NEW ORLEANS, LA —Jeremy Shockey caught more passes for more yards as a rookie — the one season when New Orleans Saints coach Sean Payton was his offensive coordinator in New York—than any other.
The Giants, meanwhile, proved they didn’t need their disgruntled star tight end to pull off one of the most stunning playoff runs in NFL history, winning three postseason contests on the road and then beating previously undefeated New England in the Super Bowl—all while the injured Shockey watched from afar.
So the Giants sought to do both themselves and Shockey a favor on Monday, cutting ties with the four-time Pro Bowl selection in a deal the Saints had been trying to pull off for months.
The Giants will get second- and fifth-round picks in the 2009 draft in exchange for sending Shockey to the team he wanted to play for most. The trade must be approved by the league and is contingent on Shockey passing a physical.
“I have had a relationship with coach Payton and I appreciate what he has done as a head coach,” Shockey said in a statement released by the Saints. “The Saints have a lot of weapons starting with Drew Brees and I look forward to joining my teammates at training camp. This will be a fun year.”
Shockey caught 74 passes for 894 yards and was named Rookie of the Year in 2002, his lone season working with Payton, whom he’ll be reunited with on the practice field this week.
The Saints report to training camp in Jackson, Miss., on Wednesday, when Shockey will join several other tight ends on New Orleans’ roster, including last year’s starter, Eric Johnson, along with Billy Miller and Mark Campbell.
Shockey, who spent six seasons with the Giants, broke his leg against the Washington Redskins on Dec. 16.
He is known for his receiving ability more than his blocking, and was unhappy even before the injury—he was asked to block in addition to catch. Once hurt, he didn’t like the fact that much was made of the Giants winning with rookie Kevin Boss in his place.
“Jeremy brought great energy to the game every time he stepped on the field,” said Giants team president John Mara, son of the late Wellington Mara, a longtime owner of the team. “He had a close relationship with my father from the time we drafted him, and I had a couple of long conversations with Jeremy this spring and summer. From those conversations, it was apparent to me that a fresh start was the best thing for us and for Jeremy.”
The Giants, a proven winner without Shockey in the lineup, cut ties with a player who provided plenty of excitement on the field and plenty of distractions off it—once throwing a cup of ice in the stands during a playoff game in San Francisco, criticizing Giants fans for leaving a game early, blaming Giants coach Tom Coughlin’s staff for a loss in 2006 and skipping voluntary team workouts in favor an offseason program run by his agent.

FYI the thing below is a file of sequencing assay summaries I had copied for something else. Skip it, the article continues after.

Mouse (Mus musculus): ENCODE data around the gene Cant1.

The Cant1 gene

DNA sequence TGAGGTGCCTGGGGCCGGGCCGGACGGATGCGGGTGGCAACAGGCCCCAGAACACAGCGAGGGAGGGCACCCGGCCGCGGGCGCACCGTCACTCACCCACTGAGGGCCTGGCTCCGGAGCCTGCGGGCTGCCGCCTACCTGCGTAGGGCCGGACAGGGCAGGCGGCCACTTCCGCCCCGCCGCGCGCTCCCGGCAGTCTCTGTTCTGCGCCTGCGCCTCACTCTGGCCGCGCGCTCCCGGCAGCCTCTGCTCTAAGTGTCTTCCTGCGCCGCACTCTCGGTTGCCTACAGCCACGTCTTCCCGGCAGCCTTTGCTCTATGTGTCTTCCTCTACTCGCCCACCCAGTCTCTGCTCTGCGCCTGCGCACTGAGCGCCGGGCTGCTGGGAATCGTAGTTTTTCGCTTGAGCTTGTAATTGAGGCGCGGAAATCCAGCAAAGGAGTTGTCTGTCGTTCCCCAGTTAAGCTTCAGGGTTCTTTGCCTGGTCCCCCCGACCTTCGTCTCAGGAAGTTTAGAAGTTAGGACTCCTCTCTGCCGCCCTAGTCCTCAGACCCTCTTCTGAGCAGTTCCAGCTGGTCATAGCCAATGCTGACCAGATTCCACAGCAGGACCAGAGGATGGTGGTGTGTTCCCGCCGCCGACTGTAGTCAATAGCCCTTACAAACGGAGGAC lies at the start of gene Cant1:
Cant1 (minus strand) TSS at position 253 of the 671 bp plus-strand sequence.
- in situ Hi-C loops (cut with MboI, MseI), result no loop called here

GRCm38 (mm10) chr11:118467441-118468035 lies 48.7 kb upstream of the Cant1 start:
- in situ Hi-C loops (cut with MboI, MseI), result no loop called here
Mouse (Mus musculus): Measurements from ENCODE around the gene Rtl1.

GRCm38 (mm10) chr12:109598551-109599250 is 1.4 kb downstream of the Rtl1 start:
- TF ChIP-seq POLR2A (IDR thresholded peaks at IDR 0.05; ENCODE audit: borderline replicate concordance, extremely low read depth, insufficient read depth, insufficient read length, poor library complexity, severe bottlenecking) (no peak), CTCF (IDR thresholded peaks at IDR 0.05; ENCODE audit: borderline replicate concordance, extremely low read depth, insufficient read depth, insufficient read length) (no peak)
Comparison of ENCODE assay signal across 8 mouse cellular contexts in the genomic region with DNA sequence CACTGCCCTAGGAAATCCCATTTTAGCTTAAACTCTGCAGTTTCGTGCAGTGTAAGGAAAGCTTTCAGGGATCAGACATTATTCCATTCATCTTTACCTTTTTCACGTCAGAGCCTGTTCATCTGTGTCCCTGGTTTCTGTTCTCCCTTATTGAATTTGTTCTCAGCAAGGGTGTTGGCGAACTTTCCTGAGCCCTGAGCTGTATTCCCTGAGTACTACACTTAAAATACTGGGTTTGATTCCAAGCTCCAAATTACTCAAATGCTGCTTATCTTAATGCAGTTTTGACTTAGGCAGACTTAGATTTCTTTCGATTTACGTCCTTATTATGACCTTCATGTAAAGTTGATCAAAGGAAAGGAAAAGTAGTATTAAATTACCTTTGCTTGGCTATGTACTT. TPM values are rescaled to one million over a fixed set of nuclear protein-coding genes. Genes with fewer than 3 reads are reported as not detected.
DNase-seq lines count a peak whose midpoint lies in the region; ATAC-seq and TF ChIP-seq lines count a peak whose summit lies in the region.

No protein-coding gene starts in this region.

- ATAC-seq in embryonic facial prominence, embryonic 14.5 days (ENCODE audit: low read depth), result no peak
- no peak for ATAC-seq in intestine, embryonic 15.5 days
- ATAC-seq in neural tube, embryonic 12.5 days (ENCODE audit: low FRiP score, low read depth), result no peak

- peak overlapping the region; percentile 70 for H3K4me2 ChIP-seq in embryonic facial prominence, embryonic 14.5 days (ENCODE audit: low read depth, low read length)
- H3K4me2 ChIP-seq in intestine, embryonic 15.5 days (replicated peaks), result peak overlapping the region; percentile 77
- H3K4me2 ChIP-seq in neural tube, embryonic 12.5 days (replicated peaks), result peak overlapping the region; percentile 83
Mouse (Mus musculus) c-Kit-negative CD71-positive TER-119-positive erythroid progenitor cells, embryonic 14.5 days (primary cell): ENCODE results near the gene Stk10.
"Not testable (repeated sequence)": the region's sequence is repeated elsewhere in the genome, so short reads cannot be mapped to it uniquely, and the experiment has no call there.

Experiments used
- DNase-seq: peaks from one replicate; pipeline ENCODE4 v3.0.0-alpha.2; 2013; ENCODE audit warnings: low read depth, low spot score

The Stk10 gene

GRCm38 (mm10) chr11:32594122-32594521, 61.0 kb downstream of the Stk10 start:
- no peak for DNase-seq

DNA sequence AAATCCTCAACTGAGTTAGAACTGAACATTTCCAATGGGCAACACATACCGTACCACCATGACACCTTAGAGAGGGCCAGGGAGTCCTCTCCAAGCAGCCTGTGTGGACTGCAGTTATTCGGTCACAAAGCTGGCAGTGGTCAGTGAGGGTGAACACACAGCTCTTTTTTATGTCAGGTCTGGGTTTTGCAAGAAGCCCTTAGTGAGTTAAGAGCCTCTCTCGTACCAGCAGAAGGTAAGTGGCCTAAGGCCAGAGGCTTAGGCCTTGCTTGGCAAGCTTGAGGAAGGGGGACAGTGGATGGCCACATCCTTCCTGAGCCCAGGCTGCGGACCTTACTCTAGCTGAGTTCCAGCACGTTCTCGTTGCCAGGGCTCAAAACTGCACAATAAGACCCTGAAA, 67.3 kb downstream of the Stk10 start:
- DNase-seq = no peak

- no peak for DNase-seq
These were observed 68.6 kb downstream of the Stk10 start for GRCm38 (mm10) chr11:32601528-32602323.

The Giants also unload the remainder of a five-year, $31.2 million contract extension that Shockey signed in 2005.
Shockey had 371 catches for 4,228 yards and 27 touchdowns with the Giants. He was drafted out of Miami with the 14th overall pick in the 2002 draft.
The Giants’ comments about the trade were complimentary of Shockey as if to echo the sentiment: “No hard feelings.”
Coughlin called the departing tight end “an outstanding football player who plays the game full speed and plays the game the way it was meant to be played.”
“I wish him the best,” the coach added.
The Giants still have five tight ends, including Boss, who started the last six games of last season. The others are rookie Eric Butler, Jerome Collins, Darcy Johnson and Michael Matthews.
“We have five young kids who are all vying for the position,” Coughlin said. “The tight end position will be a very competitive position in training camp.”
The Saints have been seeking a tight end who is a downfield threat. Eric Johnson, who started 12 games for the Saints last season, caught 48 passes for 378 yards and two touchdowns.
“Jeremy is a player that we are excited to have on our roster. He is someone I am familiar with as a player,” Payton said. “He brings a skill set to the position that I feel will be a tremendous benefit to our offense.”
The Saints’ offense has been among the best in the NFL during Payton’s first two seasons as coach, with Brees eclipsing 4,000 yards passing in each of them.
The hope in New Orleans is that Shockey’s addition as a receiving threat, when combined with receiver Marques Colston and Reggie Bush coming out of the backfield or lining up in the slot, will give Brees the options he needs to move the ball, no matter what defenses attempt.
Shockey’s agent, Drew Rosenhaus, called last season a difficult one for his client, who was looking for a change of scenery.
“He’s been one of the most successful tight ends in NFL history, but now I think he’s going to be more prolific in the Saints’ offense,” Rosenhaus said. “I don’t think Jeremy could ask for a better situation.”